I came across another really cool tutorial type vid: PAINTING MOONS with Indian Ink, and it inspired me to try my hand at this piece.

Preview:


Click here for entire artwork )

Goodies

Oct. 20th, 2017 09:35 am
stoutfellow: Joker (Joker)
[personal profile] stoutfellow
I've been a subscriber to the Library of America for many years. I've been pleased with their output, over the years; in addition to the usual suspects - several of the Founding Fathers, big-name authors like Hawthorne, Melville, and Twain, and so on - they've also published Grant's memoirs, a two-volume set of SF novels from the '50s (and they chose well), a volume of fantastic fiction from Washington Irving to August Derleth, and so forth.

I just opened the latest offering. The shipping box was unmarked, so I didn't know its contents until I saw the actual volume. It's the letters of Abigail Adams. That's going to be fun - if nothing else, the letters she exchanged with Jefferson during his long estrangement from her husband should be worth reading. (John didn't know about it, of course, until after she finally reconciled them.)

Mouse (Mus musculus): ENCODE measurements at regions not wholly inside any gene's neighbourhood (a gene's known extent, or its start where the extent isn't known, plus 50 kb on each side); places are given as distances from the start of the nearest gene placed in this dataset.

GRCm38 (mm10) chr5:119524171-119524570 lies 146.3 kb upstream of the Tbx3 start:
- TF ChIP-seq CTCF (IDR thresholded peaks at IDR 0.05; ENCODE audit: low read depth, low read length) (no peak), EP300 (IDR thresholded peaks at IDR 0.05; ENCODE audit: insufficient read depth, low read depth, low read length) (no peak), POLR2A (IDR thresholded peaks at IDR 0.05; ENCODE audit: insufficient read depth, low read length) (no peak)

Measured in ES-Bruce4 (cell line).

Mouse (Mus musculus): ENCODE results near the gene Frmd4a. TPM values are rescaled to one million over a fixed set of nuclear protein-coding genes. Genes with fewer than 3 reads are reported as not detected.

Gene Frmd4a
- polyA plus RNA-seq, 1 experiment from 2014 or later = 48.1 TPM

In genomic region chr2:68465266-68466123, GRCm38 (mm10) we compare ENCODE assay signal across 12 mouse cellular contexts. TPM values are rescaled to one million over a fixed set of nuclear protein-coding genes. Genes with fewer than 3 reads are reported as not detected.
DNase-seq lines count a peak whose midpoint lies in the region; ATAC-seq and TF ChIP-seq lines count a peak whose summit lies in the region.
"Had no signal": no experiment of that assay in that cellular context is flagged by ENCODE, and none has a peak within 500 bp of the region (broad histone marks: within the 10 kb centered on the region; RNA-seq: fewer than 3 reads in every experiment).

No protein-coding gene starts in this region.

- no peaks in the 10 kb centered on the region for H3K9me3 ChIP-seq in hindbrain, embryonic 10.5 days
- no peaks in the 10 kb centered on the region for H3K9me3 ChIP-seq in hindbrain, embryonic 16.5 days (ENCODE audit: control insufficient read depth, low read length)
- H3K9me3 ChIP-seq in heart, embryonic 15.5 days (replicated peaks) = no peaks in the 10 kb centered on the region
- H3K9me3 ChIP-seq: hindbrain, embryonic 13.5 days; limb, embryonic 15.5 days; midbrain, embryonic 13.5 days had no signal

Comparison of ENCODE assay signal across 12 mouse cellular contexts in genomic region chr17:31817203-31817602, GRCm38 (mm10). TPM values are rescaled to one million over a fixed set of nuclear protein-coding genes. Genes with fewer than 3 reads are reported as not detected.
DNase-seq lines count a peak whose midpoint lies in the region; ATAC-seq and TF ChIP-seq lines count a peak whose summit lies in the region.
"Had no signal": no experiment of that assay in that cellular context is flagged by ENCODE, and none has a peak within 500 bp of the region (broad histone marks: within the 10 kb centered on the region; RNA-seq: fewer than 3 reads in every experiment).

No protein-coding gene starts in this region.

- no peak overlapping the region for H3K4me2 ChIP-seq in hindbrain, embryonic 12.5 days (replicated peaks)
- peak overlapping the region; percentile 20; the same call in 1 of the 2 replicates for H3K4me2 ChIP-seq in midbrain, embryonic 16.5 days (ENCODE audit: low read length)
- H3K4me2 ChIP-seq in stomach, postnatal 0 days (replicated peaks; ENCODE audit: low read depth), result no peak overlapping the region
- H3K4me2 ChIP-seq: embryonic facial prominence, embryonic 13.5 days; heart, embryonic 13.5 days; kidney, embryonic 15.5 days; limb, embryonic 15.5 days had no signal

:rubs hands:
[syndicated profile] torque_control_feed

Posted by The Editors

By Alex Storer.

Any science fiction or space art aficionado should instantly recognise the name David A. Hardy – perhaps from the early part of his career working with Sir Patrick Moore on The Sky at Night and their award-winning books, including Challenge of the Stars and Futures / 50 Years in Space, or perhaps from his film and television credits, which include Blake’s Seven and The Neverending Story. Maybe you’ve got books in your SF collection adorned with David’s stunning cover art (maybe you’ve even read his own SF book, Aurora), or have encountered his work on the convention circuit. At the very least, if you’ve ever bought Cadbury’s chocolate, you’ll recognise the logo that Hardy originally designed during his time working at their Bournville factory, Birmingham, in the 1960s!